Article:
Coppell v. Hall

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Coppell v. Hall by Noah Haynes Swayne
Syllabus
Court Documents
Opinion of the Court

United States Supreme Court

74 U.S. 542

COPPELL  v.  HALL

IN error to the Circuit Court for the Eastern District of Louisiana.

The case was this:

During the late civil war the city of New Orleans was in military occupation of the United States forces, and most of the neighboring cotton region around, in military possession of rebel enemies.

In this state of things, a circular of the treasury, of July 3, 1863, declared it to be the intention of that department to allow no intercourse at all beyond the national and within the rebel lines of military occupation. 'Across these lines,' was its language, 'there can be no intercourse, except that of a character exclusively military.'

A treasury regulation also said:

'Commercial intercourse with localities beyond the lines of military occupation by the United States forces, is strictly prohibited; and no permit will be granted for the transportation of any property to any place under the control of insurgents against the United States.'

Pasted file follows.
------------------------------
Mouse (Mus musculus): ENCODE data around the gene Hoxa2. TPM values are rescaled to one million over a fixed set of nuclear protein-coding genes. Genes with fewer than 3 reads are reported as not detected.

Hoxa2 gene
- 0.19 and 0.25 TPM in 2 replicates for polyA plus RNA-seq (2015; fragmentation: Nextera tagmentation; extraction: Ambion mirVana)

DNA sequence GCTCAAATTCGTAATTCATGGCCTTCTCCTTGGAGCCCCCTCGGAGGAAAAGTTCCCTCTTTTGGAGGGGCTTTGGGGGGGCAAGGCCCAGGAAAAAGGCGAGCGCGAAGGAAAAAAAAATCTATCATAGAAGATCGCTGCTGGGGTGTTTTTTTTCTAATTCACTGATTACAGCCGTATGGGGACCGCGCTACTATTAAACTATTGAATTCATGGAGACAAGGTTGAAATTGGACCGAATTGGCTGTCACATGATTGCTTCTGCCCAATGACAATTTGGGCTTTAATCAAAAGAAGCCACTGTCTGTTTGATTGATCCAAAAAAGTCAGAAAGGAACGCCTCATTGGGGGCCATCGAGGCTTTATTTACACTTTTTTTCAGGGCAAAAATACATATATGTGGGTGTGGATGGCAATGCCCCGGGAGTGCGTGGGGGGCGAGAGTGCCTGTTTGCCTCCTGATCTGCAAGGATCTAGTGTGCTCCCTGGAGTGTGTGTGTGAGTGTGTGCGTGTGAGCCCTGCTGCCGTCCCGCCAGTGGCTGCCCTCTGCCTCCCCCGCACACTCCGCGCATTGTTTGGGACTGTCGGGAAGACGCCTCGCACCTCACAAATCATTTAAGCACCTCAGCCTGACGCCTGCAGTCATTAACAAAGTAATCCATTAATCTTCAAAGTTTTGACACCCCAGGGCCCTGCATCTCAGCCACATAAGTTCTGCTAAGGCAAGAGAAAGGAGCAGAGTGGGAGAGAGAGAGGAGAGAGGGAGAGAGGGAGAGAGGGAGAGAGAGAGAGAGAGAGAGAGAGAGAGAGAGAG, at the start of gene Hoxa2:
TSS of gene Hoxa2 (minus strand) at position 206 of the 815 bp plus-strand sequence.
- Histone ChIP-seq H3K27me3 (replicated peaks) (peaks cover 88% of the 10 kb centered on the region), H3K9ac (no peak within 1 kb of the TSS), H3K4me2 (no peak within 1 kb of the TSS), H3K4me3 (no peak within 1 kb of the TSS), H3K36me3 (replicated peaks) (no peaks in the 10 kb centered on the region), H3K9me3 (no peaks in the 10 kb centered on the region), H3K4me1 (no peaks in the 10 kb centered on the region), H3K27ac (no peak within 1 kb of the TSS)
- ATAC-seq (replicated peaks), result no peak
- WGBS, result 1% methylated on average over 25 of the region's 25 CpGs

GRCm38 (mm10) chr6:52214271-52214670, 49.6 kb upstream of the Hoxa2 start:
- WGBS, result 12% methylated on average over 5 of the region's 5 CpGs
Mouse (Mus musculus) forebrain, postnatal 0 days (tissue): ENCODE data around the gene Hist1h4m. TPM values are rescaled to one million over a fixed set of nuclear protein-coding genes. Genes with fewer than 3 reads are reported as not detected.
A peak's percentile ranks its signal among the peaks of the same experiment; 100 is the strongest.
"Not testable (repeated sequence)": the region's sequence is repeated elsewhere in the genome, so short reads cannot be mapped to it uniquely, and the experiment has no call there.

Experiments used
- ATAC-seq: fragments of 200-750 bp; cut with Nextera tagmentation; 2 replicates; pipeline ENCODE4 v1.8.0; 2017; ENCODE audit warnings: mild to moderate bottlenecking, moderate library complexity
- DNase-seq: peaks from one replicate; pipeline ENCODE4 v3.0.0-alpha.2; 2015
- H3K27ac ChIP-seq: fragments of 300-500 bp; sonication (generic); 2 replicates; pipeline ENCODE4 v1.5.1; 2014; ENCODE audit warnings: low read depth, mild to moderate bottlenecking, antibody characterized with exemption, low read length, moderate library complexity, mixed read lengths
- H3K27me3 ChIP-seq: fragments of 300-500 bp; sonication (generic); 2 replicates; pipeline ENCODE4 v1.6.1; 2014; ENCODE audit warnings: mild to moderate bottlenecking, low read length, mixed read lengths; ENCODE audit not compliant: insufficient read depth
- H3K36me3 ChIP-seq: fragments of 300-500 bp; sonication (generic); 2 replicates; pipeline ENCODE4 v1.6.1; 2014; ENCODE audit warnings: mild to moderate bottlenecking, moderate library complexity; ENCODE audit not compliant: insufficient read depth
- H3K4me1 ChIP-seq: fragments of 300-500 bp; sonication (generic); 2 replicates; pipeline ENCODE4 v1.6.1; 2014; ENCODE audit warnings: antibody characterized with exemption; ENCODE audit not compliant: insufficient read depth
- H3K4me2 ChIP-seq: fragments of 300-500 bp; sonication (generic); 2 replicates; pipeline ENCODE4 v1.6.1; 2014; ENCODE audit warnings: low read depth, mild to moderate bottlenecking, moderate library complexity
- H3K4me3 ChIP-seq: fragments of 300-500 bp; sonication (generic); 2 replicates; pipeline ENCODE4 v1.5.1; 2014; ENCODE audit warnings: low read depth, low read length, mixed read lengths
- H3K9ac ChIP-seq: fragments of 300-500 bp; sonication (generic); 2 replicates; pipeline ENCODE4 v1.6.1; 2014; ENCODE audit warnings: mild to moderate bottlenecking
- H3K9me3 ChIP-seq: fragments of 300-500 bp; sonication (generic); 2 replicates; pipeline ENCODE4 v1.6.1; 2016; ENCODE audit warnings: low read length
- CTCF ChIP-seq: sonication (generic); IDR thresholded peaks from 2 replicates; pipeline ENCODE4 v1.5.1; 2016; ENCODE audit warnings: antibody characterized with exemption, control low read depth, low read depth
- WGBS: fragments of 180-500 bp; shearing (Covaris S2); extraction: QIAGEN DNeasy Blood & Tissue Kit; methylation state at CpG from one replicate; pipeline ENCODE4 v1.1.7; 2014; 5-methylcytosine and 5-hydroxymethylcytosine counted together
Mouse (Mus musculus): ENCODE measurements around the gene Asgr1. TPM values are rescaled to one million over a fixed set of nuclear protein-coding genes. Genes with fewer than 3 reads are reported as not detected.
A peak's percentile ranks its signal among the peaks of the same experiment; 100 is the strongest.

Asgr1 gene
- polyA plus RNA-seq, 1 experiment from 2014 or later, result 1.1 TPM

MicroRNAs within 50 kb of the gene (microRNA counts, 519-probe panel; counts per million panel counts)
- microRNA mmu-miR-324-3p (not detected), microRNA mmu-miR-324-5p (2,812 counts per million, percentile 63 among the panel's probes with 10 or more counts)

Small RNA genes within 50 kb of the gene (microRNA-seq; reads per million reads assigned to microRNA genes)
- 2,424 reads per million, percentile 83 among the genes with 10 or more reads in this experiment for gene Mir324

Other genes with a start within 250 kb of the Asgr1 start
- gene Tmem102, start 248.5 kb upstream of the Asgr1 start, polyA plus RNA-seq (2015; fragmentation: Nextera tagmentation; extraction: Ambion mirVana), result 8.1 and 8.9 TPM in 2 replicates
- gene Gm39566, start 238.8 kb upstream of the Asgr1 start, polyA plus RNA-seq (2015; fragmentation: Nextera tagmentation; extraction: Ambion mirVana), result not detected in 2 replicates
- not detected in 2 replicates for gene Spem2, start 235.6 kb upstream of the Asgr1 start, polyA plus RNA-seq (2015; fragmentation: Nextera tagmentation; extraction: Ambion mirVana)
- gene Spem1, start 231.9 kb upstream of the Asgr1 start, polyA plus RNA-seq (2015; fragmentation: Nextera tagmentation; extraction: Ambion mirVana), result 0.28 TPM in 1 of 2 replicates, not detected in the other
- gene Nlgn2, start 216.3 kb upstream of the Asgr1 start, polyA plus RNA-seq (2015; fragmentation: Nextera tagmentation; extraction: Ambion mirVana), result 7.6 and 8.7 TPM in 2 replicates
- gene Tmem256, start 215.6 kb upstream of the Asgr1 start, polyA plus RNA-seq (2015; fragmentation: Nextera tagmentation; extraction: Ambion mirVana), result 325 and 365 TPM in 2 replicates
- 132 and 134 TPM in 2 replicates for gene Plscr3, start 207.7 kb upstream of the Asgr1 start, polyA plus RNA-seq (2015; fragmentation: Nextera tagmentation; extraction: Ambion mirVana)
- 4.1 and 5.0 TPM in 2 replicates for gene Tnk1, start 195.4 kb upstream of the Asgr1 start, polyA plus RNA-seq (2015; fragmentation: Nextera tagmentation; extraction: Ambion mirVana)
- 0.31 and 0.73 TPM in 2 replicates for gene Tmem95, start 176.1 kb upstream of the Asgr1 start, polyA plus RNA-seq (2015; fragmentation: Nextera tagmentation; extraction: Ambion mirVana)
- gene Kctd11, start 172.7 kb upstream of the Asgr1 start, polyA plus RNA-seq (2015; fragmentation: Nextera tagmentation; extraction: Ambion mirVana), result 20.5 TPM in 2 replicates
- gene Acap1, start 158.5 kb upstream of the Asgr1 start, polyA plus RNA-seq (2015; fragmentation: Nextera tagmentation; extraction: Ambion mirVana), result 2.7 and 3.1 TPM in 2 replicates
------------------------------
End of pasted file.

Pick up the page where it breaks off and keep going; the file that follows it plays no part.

This regulation was made under an act of Congress, [1] which, forbidding all commercial intercourse between territory proclaimed by the President to be in insurrection (which the territory about New Orleans had been, though New Orleans was not), and the citizens of the rest of the United States, and enacting that all merchandise coming from such territory into other parts of the United States, should be forfeited, authorized the PRESIDENT to permit such intercourse, in such articles, for such time, and by such persons as he might deem proper; providing, however, that such intercourse, so far as licensed, should be carried on only in pursuance of rules and regulations prescribed by the Treasury Department.